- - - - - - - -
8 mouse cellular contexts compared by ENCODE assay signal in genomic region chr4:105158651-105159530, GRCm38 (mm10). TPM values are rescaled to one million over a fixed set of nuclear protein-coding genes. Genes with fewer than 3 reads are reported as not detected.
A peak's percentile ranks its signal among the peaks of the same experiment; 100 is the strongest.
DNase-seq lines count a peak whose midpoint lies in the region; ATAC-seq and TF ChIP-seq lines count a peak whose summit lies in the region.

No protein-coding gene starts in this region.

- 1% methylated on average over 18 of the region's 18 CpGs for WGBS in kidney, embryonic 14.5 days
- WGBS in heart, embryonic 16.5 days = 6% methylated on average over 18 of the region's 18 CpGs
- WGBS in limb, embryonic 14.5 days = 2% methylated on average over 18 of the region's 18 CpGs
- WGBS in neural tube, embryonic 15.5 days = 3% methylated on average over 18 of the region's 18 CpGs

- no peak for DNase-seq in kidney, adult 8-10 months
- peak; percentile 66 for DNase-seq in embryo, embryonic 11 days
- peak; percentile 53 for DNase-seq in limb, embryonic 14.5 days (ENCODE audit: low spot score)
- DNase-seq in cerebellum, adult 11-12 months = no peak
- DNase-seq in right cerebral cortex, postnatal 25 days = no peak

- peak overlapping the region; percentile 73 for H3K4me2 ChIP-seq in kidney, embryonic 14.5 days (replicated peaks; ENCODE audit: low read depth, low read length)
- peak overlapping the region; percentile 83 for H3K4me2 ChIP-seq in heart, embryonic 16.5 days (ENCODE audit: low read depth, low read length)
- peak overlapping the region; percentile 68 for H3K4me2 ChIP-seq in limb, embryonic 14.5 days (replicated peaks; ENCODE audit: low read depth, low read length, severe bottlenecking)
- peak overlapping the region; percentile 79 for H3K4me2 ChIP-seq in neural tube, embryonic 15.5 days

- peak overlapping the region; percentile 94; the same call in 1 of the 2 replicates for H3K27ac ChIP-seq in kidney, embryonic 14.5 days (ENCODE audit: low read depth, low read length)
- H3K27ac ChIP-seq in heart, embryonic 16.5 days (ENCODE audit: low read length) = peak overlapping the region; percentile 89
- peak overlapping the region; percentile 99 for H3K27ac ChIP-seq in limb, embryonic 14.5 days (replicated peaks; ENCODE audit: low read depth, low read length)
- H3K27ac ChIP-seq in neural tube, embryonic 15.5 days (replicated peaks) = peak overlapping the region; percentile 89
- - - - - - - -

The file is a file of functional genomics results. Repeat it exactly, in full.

8 mouse cellular contexts compared by ENCODE assay signal in genomic region chr4:105158651-105159530, GRCm38 (mm10). TPM values are rescaled to one million over a fixed set of nuclear protein-coding genes. Genes with fewer than 3 reads are reported as not detected.
A peak's percentile ranks its signal among the peaks of the same experiment; 100 is the strongest.
DNase-seq lines count a peak whose midpoint lies in the region; ATAC-seq and TF ChIP-seq lines count a peak whose summit lies in the region.

No protein-coding gene starts in this region.

- 1% methylated on average over 18 of the region's 18 CpGs for WGBS in kidney, embryonic 14.5 days
- WGBS in heart, embryonic 16.5 days = 6% methylated on average over 18 of the region's 18 CpGs
- WGBS in limb, embryonic 14.5 days = 2% methylated on average over 18 of the region's 18 CpGs
- WGBS in neural tube, embryonic 15.5 days = 3% methylated on average over 18 of the region's 18 CpGs

- no peak for DNase-seq in kidney, adult 8-10 months
- peak; percentile 66 for DNase-seq in embryo, embryonic 11 days
- peak; percentile 53 for DNase-seq in limb, embryonic 14.5 days (ENCODE audit: low spot score)
- DNase-seq in cerebellum, adult 11-12 months = no peak
- DNase-seq in right cerebral cortex, postnatal 25 days = no peak

- peak overlapping the region; percentile 73 for H3K4me2 ChIP-seq in kidney, embryonic 14.5 days (replicated peaks; ENCODE audit: low read depth, low read length)
- peak overlapping the region; percentile 83 for H3K4me2 ChIP-seq in heart, embryonic 16.5 days (ENCODE audit: low read depth, low read length)
- peak overlapping the region; percentile 68 for H3K4me2 ChIP-seq in limb, embryonic 14.5 days (replicated peaks; ENCODE audit: low read depth, low read length, severe bottlenecking)
- peak overlapping the region; percentile 79 for H3K4me2 ChIP-seq in neural tube, embryonic 15.5 days

- peak overlapping the region; percentile 94; the same call in 1 of the 2 replicates for H3K27ac ChIP-seq in kidney, embryonic 14.5 days (ENCODE audit: low read depth, low read length)
- H3K27ac ChIP-seq in heart, embryonic 16.5 days (ENCODE audit: low read length) = peak overlapping the region; percentile 89
- peak overlapping the region; percentile 99 for H3K27ac ChIP-seq in limb, embryonic 14.5 days (replicated peaks; ENCODE audit: low read depth, low read length)
- H3K27ac ChIP-seq in neural tube, embryonic 15.5 days (replicated peaks) = peak overlapping the region; percentile 89